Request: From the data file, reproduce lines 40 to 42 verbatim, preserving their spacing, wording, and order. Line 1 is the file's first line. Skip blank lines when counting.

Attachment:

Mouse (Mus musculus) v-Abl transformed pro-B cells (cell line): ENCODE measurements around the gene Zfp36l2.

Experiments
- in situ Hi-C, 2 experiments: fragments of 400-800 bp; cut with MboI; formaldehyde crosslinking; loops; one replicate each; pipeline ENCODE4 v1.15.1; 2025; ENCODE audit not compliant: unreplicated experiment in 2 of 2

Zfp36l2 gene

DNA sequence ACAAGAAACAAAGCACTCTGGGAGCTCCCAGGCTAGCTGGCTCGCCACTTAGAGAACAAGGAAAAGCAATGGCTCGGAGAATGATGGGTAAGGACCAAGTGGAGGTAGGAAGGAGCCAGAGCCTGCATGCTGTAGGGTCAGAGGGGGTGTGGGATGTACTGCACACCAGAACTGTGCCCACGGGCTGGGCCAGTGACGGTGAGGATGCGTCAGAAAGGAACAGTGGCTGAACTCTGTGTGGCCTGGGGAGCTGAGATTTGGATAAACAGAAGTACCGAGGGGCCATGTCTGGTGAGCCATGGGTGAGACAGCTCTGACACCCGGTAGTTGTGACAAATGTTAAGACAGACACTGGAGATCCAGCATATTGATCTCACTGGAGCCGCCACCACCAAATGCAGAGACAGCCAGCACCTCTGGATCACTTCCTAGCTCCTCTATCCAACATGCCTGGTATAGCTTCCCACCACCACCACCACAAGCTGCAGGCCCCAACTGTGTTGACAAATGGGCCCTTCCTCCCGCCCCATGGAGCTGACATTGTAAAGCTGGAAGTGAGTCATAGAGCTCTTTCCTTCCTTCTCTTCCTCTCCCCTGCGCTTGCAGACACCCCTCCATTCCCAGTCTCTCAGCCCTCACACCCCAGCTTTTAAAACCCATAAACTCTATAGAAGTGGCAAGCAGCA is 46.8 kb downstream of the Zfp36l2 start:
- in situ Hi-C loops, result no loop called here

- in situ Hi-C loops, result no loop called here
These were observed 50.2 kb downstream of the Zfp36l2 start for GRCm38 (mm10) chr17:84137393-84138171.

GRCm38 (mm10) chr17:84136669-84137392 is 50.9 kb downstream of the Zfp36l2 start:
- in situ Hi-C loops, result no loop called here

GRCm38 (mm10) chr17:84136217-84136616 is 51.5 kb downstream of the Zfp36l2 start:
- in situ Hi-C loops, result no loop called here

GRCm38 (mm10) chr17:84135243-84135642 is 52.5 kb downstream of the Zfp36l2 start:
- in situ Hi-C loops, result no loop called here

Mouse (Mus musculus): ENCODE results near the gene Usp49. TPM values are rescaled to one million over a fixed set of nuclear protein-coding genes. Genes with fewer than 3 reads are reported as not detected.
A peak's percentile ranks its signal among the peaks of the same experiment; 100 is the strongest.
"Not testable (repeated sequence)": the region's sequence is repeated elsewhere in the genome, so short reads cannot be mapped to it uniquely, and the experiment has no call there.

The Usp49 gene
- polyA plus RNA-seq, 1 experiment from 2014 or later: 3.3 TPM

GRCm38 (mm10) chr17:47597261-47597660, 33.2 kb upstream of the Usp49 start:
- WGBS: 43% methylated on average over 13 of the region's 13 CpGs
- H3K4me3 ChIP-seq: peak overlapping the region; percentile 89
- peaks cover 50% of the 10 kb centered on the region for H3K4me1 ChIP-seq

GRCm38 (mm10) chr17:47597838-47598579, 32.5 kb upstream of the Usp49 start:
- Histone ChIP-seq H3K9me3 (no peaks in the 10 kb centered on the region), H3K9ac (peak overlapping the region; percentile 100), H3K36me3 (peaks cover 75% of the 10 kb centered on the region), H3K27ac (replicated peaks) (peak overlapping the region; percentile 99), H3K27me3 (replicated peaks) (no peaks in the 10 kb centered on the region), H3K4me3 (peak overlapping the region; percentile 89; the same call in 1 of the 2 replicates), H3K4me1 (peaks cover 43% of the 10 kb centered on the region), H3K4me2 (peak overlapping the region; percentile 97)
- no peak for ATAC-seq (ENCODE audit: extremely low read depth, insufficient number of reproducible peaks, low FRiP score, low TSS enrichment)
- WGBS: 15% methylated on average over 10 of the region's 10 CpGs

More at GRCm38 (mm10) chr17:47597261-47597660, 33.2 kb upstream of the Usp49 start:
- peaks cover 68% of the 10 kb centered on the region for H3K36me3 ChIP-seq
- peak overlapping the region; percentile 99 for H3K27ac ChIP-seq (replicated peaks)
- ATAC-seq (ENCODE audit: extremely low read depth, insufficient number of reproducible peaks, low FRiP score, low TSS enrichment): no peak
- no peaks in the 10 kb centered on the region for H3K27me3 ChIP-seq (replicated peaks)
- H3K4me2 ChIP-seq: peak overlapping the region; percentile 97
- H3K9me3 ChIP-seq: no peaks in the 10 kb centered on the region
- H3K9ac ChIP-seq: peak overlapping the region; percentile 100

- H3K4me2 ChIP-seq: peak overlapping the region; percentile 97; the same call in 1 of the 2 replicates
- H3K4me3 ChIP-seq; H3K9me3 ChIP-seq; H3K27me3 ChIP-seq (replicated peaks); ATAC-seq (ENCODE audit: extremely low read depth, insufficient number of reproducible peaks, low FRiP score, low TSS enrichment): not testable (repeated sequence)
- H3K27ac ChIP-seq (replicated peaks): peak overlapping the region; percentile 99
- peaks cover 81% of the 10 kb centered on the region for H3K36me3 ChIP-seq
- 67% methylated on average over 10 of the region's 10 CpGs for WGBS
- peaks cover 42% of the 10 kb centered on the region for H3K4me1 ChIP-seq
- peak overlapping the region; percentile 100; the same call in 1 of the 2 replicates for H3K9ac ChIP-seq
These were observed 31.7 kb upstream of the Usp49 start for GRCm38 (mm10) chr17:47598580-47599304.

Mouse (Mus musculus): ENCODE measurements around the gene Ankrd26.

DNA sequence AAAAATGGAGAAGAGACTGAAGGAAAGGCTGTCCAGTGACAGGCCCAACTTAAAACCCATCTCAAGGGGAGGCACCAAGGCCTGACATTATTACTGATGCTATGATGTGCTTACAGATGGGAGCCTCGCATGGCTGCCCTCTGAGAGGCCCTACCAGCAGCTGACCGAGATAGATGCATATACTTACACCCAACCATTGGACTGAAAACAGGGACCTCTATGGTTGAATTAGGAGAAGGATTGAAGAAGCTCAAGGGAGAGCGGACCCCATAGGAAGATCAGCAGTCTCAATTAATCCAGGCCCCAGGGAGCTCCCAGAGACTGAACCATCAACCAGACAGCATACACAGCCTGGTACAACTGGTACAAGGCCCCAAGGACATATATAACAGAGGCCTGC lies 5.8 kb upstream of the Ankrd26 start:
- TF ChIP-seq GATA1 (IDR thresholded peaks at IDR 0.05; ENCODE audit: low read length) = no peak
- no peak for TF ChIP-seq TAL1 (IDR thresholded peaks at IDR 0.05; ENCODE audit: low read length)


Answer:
- 67% methylated on average over 10 of the region's 10 CpGs for WGBS
- peaks cover 42% of the 10 kb centered on the region for H3K4me1 ChIP-seq
- peak overlapping the region; percentile 100; the same call in 1 of the 2 replicates for H3K9ac ChIP-seq